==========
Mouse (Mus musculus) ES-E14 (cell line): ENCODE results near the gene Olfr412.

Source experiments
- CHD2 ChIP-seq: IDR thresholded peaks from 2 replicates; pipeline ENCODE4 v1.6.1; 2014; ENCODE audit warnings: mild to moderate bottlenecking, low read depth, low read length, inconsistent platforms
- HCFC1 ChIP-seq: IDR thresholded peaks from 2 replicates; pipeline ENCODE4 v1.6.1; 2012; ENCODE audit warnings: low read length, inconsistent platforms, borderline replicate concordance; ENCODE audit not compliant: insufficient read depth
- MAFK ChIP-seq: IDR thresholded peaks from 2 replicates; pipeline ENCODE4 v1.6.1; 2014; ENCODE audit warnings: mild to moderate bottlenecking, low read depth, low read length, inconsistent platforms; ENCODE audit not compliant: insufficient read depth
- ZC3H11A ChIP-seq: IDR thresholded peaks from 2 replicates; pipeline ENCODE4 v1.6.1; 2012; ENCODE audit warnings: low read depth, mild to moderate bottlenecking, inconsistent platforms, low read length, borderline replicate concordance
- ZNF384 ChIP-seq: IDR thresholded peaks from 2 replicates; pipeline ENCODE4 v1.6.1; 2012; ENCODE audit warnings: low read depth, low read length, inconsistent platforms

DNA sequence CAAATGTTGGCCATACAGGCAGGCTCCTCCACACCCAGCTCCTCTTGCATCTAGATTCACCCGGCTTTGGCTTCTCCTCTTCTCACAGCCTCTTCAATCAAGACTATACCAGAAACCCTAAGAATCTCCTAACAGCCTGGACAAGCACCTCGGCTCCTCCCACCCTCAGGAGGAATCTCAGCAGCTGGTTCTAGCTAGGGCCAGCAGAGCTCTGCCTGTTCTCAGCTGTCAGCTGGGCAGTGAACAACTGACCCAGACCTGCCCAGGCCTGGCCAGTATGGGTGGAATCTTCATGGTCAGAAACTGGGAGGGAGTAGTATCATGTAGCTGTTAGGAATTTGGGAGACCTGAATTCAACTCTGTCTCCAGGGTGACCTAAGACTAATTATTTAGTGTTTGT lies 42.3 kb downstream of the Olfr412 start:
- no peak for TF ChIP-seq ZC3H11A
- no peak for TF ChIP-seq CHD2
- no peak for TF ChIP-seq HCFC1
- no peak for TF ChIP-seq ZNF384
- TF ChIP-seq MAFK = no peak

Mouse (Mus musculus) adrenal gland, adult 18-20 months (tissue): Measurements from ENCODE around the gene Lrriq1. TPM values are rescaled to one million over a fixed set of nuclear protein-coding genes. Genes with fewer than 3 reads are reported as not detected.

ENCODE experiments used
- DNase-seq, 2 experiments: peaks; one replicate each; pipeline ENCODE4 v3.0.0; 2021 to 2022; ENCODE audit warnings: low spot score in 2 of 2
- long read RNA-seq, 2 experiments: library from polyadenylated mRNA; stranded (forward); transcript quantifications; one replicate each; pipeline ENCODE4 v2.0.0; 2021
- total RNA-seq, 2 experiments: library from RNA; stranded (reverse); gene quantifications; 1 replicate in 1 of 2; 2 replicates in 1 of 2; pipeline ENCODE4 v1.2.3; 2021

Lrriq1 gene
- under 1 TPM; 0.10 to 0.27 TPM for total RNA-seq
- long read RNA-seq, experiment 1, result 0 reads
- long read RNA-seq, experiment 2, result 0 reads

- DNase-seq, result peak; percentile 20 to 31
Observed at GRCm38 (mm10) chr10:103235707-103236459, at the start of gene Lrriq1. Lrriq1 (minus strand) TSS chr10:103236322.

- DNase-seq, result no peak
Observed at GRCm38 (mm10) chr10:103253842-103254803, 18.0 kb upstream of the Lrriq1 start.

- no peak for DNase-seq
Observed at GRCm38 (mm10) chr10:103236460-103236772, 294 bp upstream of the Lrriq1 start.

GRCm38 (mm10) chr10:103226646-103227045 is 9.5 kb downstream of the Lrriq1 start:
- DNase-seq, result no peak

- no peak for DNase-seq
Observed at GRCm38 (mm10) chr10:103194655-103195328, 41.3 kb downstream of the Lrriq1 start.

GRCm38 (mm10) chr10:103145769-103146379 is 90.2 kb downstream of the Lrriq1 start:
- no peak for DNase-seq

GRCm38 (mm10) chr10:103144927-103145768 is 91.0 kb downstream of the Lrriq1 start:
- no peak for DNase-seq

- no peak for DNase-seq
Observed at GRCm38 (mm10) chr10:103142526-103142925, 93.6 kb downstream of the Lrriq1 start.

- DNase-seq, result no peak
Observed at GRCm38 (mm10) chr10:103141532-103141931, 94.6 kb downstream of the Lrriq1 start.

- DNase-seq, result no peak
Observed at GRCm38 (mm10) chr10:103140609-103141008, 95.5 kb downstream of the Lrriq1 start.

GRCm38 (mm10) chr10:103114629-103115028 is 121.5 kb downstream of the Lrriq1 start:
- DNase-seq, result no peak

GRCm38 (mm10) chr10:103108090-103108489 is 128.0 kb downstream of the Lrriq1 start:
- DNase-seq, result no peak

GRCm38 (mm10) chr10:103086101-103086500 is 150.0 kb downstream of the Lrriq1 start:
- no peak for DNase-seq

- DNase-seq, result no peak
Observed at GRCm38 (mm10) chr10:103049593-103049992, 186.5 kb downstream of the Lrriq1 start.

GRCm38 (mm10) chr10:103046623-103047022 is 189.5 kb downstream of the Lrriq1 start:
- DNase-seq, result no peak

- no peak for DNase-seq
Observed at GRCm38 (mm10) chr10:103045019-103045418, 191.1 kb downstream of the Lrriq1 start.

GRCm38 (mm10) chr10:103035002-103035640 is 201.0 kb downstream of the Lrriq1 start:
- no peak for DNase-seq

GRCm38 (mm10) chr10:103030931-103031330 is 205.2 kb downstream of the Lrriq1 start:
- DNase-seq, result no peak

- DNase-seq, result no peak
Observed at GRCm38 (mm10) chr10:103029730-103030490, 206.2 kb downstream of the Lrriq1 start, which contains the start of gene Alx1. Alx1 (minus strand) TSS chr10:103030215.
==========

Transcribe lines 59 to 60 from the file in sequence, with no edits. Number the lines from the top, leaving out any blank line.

- DNase-seq, result no peak
Observed at GRCm38 (mm10) chr10:103029730-103030490, 206.2 kb downstream of the Lrriq1 start, which contains the start of gene Alx1. Alx1 (minus strand) TSS chr10:103030215.